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Re-examining the Plaque-Gingivitis Connection and the Role of Stannous Fluoride

Course Number: 579


Because gingivitis is highly prevalent and can progress to periodontitis in susceptible individuals, clinicians can recommend products containing antimicrobial agents as a means to inhibit bacterial metabolism and/or decrease bacterial quantity. Not all antimicrobials are equivalent. Recent research has shown another dimension by which the sole fluoride which is concurrently an antimicrobial – stannous fluoride – fights gingivitis: it reduces plaque toxicity via disruption of the normal inflammatory host response that would be triggered by the presence of plaque endotoxins in the gingival sulcus. Using a well-formulated antimicrobial bioavailable fluoride toothpaste is an easy to adapt and research-supported means for: 1) gingivitis prevention in healthy but susceptible patients; and 2) chemotherapeutic treatment for patients with existing disease.

Case Study 1

Emily is a 33-year old patient who reports brushing her teeth every day after breakfast and before bedtime, and flossing twice a week. She presents with minimal plaque at her biannual preventive care appointments, suggesting her oral hygiene self-assessment is probably accurate. Yet, Emily states that her gums often bleed, and the exam reveals marginal redness, edema, and widespread bleeding upon probing, as shown in the representative example in Figure 1. There is nothing in her medical history or concomitant medication use that appears contributory. How can the apparent disconnect between Emily’s home care skills and her clinical status be explained if the quantity of residual plaque is the sole determinant in gingivitis and its extent? Is Emily a rare case?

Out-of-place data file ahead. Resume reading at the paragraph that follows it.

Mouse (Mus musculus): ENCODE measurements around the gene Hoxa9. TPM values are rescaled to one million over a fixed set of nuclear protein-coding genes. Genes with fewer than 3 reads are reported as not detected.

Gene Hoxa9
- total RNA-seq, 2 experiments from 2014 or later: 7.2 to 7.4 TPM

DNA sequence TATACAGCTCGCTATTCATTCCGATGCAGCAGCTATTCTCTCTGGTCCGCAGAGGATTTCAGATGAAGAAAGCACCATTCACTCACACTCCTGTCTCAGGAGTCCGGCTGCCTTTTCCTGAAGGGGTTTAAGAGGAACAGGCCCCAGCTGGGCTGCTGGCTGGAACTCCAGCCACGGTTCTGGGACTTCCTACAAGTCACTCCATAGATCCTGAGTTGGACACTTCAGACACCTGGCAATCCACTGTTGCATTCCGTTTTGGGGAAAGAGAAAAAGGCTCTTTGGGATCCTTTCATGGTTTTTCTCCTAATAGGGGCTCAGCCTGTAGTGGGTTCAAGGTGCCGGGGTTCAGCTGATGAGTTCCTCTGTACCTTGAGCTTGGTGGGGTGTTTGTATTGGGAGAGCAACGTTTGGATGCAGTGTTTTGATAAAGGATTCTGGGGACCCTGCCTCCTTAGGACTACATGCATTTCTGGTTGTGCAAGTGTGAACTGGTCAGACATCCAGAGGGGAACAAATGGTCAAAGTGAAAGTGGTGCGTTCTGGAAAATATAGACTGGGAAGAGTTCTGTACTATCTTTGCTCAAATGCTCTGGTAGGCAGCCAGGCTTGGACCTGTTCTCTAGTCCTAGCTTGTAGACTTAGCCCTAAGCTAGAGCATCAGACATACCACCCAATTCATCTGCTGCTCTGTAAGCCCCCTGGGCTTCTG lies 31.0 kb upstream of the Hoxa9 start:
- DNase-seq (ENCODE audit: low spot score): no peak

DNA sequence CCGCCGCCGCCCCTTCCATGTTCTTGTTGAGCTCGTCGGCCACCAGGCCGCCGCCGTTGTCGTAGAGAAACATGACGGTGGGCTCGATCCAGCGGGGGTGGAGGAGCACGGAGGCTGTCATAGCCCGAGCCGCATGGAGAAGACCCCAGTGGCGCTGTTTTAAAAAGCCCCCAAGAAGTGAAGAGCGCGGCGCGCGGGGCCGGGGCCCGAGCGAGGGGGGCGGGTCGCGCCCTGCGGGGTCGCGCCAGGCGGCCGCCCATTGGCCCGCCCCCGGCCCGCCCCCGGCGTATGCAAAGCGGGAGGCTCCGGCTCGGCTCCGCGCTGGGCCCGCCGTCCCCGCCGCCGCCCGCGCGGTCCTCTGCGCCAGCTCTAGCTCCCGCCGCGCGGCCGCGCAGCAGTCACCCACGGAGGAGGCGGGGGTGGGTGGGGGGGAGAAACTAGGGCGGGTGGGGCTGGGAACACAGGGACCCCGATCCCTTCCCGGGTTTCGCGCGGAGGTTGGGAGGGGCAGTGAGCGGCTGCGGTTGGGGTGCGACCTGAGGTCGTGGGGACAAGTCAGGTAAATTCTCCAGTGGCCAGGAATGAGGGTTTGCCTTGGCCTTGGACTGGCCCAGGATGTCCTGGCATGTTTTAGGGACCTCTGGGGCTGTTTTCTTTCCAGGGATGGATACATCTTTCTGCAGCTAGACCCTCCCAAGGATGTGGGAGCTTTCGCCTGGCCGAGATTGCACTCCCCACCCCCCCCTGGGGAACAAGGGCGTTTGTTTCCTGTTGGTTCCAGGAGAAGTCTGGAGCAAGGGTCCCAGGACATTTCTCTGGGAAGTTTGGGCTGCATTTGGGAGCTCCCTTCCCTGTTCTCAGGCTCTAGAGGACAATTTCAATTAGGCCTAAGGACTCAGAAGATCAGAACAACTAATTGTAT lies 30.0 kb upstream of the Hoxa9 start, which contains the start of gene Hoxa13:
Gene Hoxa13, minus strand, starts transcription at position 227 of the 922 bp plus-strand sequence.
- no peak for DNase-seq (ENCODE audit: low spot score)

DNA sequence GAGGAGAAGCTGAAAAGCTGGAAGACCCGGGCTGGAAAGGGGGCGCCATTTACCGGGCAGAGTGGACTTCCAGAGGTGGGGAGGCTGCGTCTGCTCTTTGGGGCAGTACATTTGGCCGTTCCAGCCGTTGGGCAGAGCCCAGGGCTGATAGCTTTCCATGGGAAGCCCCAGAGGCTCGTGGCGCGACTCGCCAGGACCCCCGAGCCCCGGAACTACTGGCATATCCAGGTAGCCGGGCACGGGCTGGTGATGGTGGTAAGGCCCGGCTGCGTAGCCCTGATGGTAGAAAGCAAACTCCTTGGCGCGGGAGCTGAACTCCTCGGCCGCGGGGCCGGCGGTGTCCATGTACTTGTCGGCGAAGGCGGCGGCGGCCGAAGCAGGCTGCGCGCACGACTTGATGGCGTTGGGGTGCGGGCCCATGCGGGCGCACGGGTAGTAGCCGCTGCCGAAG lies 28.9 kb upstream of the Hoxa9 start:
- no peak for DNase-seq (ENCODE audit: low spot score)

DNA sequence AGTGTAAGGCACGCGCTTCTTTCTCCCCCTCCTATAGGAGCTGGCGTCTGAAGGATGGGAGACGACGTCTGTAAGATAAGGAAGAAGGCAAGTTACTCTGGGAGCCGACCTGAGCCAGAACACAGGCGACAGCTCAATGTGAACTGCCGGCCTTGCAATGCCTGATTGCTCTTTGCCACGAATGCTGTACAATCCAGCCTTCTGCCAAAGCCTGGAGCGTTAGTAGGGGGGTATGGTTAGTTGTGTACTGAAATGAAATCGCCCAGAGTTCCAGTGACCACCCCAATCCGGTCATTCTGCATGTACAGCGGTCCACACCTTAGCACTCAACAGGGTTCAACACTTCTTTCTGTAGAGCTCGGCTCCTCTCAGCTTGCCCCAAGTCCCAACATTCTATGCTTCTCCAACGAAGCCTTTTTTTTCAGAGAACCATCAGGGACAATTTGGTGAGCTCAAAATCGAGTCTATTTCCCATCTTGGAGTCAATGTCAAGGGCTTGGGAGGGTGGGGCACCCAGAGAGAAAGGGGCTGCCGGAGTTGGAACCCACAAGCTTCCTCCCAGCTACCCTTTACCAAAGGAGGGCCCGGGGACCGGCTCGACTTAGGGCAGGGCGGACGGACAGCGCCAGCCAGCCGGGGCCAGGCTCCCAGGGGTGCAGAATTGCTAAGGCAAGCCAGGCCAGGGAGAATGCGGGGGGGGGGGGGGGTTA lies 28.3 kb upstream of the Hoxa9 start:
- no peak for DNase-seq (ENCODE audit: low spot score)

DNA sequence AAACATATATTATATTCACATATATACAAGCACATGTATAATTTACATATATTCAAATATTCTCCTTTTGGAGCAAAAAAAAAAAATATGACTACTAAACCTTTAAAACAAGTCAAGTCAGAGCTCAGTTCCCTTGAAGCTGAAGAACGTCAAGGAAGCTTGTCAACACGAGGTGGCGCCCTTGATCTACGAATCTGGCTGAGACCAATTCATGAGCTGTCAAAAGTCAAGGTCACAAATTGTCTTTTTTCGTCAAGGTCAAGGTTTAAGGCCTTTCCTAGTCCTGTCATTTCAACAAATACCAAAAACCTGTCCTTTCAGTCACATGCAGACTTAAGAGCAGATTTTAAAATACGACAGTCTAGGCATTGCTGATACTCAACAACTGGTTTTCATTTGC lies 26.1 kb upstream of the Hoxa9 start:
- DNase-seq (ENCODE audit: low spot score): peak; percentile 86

Introduction - Figure 1

Figure 1.

Gingival bleeding and areas of inflammation are present despite little plaque accumulation in this patient example.

Case Study 2

Emily's situation stands in stark contrast to that of Daniel, a 42-year old patient who generally comes to his appointments with moderate to heavy supragingival plaque. He admits that oral hygiene is not a top priority, while nonetheless displays few signs of gingivitis and no pockets (Figure 2 illustrates this hypothetical case). Is he, too, an anomaly?

Introduction - Figure 2

Figure 2.

A representative depiction of the gingiva of a patient who – despite subpar oral hygiene and visible plaque – doesn’t show overt gingivitis symptoms.